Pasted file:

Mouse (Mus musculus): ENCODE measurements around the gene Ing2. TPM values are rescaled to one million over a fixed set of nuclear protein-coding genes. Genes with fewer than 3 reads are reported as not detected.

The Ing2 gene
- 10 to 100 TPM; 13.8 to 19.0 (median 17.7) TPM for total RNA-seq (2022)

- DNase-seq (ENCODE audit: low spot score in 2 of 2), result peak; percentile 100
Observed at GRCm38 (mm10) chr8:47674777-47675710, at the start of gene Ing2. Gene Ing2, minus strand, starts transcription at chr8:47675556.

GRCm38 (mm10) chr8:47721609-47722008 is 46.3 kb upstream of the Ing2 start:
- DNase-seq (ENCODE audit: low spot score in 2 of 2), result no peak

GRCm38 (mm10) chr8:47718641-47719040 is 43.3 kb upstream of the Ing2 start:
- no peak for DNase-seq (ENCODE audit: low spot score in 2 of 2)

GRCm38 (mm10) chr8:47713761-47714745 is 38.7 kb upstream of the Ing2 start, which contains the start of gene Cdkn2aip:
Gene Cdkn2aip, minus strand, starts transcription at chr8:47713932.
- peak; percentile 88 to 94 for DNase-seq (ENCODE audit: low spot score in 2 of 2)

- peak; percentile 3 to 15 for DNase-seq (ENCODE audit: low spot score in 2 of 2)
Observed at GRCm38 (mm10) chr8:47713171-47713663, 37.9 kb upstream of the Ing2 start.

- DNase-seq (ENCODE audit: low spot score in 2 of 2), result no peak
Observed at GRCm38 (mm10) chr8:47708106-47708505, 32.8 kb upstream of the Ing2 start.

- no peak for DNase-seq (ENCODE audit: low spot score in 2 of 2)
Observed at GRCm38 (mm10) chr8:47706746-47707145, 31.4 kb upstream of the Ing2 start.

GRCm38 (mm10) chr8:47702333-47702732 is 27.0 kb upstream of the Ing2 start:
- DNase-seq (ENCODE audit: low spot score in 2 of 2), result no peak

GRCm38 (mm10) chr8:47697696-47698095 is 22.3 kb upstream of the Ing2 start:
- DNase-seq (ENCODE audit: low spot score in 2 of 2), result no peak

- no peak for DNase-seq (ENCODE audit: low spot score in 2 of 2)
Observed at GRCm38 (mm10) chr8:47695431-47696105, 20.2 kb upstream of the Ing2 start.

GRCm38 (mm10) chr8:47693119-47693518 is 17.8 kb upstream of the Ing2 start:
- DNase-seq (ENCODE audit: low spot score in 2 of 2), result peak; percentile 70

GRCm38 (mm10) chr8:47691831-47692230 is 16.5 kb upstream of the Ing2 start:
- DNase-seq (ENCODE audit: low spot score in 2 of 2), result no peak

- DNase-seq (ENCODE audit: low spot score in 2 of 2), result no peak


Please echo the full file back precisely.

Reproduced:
Mouse (Mus musculus): ENCODE measurements around the gene Ing2. TPM values are rescaled to one million over a fixed set of nuclear protein-coding genes. Genes with fewer than 3 reads are reported as not detected.

The Ing2 gene
- 10 to 100 TPM; 13.8 to 19.0 (median 17.7) TPM for total RNA-seq (2022)

- DNase-seq (ENCODE audit: low spot score in 2 of 2), result peak; percentile 100
Observed at GRCm38 (mm10) chr8:47674777-47675710, at the start of gene Ing2. Gene Ing2, minus strand, starts transcription at chr8:47675556.

GRCm38 (mm10) chr8:47721609-47722008 is 46.3 kb upstream of the Ing2 start:
- DNase-seq (ENCODE audit: low spot score in 2 of 2), result no peak

GRCm38 (mm10) chr8:47718641-47719040 is 43.3 kb upstream of the Ing2 start:
- no peak for DNase-seq (ENCODE audit: low spot score in 2 of 2)

GRCm38 (mm10) chr8:47713761-47714745 is 38.7 kb upstream of the Ing2 start, which contains the start of gene Cdkn2aip:
Gene Cdkn2aip, minus strand, starts transcription at chr8:47713932.
- peak; percentile 88 to 94 for DNase-seq (ENCODE audit: low spot score in 2 of 2)

- peak; percentile 3 to 15 for DNase-seq (ENCODE audit: low spot score in 2 of 2)
Observed at GRCm38 (mm10) chr8:47713171-47713663, 37.9 kb upstream of the Ing2 start.

- DNase-seq (ENCODE audit: low spot score in 2 of 2), result no peak
Observed at GRCm38 (mm10) chr8:47708106-47708505, 32.8 kb upstream of the Ing2 start.

- no peak for DNase-seq (ENCODE audit: low spot score in 2 of 2)
Observed at GRCm38 (mm10) chr8:47706746-47707145, 31.4 kb upstream of the Ing2 start.

GRCm38 (mm10) chr8:47702333-47702732 is 27.0 kb upstream of the Ing2 start:
- DNase-seq (ENCODE audit: low spot score in 2 of 2), result no peak

GRCm38 (mm10) chr8:47697696-47698095 is 22.3 kb upstream of the Ing2 start:
- DNase-seq (ENCODE audit: low spot score in 2 of 2), result no peak

- no peak for DNase-seq (ENCODE audit: low spot score in 2 of 2)
Observed at GRCm38 (mm10) chr8:47695431-47696105, 20.2 kb upstream of the Ing2 start.

GRCm38 (mm10) chr8:47693119-47693518 is 17.8 kb upstream of the Ing2 start:
- DNase-seq (ENCODE audit: low spot score in 2 of 2), result peak; percentile 70

GRCm38 (mm10) chr8:47691831-47692230 is 16.5 kb upstream of the Ing2 start:
- DNase-seq (ENCODE audit: low spot score in 2 of 2), result no peak

- DNase-seq (ENCODE audit: low spot score in 2 of 2), result no peak